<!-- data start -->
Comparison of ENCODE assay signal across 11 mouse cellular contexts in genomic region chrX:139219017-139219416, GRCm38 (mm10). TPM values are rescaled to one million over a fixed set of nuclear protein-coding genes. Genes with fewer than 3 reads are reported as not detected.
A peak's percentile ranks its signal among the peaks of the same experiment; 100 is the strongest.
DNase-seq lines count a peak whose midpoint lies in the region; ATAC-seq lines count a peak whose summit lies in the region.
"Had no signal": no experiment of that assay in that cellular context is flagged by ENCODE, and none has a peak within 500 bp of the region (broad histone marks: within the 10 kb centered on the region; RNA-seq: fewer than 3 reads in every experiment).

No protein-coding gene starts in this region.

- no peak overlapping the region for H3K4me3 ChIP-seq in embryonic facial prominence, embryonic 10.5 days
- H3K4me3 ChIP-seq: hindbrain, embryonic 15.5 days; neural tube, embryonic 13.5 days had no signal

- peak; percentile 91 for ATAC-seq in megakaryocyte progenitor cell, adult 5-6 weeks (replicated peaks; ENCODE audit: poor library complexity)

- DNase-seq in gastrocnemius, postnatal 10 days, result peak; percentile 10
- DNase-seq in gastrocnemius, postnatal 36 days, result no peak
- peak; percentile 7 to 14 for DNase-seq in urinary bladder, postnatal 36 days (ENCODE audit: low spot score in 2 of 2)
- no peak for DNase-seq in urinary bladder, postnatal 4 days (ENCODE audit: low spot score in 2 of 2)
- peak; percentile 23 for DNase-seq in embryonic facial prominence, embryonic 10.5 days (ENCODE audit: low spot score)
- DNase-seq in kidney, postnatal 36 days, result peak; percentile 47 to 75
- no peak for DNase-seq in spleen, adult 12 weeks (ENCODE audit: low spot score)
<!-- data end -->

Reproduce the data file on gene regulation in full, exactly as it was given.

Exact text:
Comparison of ENCODE assay signal across 11 mouse cellular contexts in genomic region chrX:139219017-139219416, GRCm38 (mm10). TPM values are rescaled to one million over a fixed set of nuclear protein-coding genes. Genes with fewer than 3 reads are reported as not detected.
A peak's percentile ranks its signal among the peaks of the same experiment; 100 is the strongest.
DNase-seq lines count a peak whose midpoint lies in the region; ATAC-seq lines count a peak whose summit lies in the region.
"Had no signal": no experiment of that assay in that cellular context is flagged by ENCODE, and none has a peak within 500 bp of the region (broad histone marks: within the 10 kb centered on the region; RNA-seq: fewer than 3 reads in every experiment).

No protein-coding gene starts in this region.

- no peak overlapping the region for H3K4me3 ChIP-seq in embryonic facial prominence, embryonic 10.5 days
- H3K4me3 ChIP-seq: hindbrain, embryonic 15.5 days; neural tube, embryonic 13.5 days had no signal

- peak; percentile 91 for ATAC-seq in megakaryocyte progenitor cell, adult 5-6 weeks (replicated peaks; ENCODE audit: poor library complexity)

- DNase-seq in gastrocnemius, postnatal 10 days, result peak; percentile 10
- DNase-seq in gastrocnemius, postnatal 36 days, result no peak
- peak; percentile 7 to 14 for DNase-seq in urinary bladder, postnatal 36 days (ENCODE audit: low spot score in 2 of 2)
- no peak for DNase-seq in urinary bladder, postnatal 4 days (ENCODE audit: low spot score in 2 of 2)
- peak; percentile 23 for DNase-seq in embryonic facial prominence, embryonic 10.5 days (ENCODE audit: low spot score)
- DNase-seq in kidney, postnatal 36 days, result peak; percentile 47 to 75
- no peak for DNase-seq in spleen, adult 12 weeks (ENCODE audit: low spot score)